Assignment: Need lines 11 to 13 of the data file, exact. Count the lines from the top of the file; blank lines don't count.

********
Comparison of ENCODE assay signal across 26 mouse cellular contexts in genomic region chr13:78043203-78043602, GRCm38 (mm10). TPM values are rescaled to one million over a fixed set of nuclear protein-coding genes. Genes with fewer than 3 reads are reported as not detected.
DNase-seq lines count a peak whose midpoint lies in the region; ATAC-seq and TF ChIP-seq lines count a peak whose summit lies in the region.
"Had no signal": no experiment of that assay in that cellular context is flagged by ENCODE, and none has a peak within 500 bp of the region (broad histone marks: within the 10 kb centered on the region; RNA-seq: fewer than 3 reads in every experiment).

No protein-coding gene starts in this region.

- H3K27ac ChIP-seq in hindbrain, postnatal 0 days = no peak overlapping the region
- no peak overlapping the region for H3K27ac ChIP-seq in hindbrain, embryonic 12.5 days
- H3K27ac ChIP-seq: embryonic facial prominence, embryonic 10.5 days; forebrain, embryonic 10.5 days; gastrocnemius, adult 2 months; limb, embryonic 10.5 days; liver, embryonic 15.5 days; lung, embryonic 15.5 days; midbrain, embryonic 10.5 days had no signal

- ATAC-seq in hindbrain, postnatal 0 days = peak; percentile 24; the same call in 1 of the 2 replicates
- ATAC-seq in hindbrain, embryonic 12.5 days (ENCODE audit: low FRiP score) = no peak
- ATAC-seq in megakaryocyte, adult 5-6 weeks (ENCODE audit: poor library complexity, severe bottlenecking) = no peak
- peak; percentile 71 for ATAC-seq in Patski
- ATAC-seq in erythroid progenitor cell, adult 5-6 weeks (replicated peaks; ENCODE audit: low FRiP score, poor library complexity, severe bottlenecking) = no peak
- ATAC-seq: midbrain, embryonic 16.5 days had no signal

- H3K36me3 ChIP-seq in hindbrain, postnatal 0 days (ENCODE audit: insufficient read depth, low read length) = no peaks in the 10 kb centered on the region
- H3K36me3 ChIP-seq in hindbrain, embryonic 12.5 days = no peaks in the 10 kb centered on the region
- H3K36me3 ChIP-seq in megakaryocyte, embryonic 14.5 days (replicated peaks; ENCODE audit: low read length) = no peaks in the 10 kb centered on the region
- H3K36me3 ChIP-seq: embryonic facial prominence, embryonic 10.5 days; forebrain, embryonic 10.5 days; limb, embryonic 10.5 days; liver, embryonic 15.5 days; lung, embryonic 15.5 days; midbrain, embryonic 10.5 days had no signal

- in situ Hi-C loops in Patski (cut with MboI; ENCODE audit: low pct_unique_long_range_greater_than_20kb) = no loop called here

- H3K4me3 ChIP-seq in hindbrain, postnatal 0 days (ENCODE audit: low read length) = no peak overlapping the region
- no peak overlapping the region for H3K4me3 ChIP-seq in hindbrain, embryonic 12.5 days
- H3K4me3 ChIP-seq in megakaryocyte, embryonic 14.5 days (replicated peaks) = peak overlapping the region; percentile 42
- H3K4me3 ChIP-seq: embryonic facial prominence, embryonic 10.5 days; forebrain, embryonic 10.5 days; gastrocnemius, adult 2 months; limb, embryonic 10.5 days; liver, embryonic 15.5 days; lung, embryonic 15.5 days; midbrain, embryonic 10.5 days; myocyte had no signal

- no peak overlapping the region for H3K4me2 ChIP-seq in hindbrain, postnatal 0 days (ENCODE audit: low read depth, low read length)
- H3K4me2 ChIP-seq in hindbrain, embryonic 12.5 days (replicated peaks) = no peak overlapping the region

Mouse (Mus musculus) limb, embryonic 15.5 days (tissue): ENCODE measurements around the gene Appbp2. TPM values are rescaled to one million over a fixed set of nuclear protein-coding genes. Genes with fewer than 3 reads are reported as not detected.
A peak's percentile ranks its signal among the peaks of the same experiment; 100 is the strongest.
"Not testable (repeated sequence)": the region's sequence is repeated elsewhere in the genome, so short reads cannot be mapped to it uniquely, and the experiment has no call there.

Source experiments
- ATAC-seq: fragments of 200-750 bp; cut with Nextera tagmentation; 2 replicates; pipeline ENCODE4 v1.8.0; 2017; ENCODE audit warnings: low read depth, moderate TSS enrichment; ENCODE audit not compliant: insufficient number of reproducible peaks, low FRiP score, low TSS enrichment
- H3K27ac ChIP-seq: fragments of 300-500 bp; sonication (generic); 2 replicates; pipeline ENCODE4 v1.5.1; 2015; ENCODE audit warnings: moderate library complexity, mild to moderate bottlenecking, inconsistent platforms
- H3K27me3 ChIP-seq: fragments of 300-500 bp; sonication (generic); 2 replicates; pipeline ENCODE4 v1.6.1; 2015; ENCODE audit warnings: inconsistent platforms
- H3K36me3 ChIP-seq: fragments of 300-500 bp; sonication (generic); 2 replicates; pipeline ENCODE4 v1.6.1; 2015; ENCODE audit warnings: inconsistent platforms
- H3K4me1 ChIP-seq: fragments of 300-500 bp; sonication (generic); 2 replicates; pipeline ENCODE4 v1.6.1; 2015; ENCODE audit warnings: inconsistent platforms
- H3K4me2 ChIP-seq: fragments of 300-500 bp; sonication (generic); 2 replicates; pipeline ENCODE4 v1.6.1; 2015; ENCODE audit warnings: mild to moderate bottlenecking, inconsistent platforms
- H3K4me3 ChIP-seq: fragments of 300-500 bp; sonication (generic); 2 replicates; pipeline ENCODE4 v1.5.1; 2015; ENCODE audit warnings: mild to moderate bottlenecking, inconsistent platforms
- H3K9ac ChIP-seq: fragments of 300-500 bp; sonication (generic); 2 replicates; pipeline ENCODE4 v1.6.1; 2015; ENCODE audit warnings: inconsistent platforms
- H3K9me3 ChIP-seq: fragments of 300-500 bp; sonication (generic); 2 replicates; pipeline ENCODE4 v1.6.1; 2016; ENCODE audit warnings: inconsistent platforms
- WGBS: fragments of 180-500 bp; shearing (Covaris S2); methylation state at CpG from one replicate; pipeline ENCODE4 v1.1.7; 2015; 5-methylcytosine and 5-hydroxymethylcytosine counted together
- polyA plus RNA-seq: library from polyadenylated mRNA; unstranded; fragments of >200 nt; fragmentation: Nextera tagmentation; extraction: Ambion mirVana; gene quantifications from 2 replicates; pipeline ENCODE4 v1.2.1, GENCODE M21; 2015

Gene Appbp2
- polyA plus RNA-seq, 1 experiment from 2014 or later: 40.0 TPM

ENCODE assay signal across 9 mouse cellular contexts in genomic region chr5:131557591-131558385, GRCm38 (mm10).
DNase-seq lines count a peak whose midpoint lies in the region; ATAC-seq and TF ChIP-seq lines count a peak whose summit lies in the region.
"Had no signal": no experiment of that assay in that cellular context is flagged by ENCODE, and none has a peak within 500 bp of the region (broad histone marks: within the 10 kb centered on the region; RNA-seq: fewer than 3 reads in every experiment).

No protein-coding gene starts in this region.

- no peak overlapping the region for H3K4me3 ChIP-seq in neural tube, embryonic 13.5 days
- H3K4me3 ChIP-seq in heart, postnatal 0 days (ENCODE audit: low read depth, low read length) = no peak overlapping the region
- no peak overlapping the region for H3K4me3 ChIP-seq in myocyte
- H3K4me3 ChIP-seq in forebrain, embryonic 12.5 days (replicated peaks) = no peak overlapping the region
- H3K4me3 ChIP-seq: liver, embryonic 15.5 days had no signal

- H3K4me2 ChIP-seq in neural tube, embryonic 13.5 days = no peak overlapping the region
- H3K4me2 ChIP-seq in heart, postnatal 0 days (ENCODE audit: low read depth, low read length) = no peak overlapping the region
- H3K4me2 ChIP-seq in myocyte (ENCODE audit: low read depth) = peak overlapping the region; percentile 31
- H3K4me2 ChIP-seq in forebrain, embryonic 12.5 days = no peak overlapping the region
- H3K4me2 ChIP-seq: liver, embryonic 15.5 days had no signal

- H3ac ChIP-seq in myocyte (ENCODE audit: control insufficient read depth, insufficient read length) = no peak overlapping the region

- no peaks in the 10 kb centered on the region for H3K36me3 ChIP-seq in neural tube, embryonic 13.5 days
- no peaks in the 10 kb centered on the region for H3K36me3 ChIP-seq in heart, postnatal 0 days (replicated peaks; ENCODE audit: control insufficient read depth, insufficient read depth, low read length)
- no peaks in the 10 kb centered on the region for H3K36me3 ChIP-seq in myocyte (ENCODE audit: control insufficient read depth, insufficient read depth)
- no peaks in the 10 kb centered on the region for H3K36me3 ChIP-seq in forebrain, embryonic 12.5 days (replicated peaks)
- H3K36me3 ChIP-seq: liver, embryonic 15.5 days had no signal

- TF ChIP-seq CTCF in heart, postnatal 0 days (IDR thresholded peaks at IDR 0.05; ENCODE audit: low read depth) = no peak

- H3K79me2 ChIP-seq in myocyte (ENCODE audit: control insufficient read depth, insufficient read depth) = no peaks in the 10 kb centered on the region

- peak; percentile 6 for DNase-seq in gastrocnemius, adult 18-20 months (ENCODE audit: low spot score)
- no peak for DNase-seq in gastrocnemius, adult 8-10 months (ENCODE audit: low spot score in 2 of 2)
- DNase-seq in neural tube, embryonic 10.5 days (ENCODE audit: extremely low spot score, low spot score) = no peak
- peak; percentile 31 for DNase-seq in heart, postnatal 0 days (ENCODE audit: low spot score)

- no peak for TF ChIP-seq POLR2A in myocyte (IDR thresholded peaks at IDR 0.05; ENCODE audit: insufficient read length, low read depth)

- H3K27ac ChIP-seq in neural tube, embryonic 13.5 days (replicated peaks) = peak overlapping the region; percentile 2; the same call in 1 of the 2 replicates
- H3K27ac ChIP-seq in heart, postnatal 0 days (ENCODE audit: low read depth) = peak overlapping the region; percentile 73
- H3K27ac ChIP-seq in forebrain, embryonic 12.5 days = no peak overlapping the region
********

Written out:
- peak; percentile 71 for ATAC-seq in Patski
- ATAC-seq in erythroid progenitor cell, adult 5-6 weeks (replicated peaks; ENCODE audit: low FRiP score, poor library complexity, severe bottlenecking) = no peak
- ATAC-seq: midbrain, embryonic 16.5 days had no signal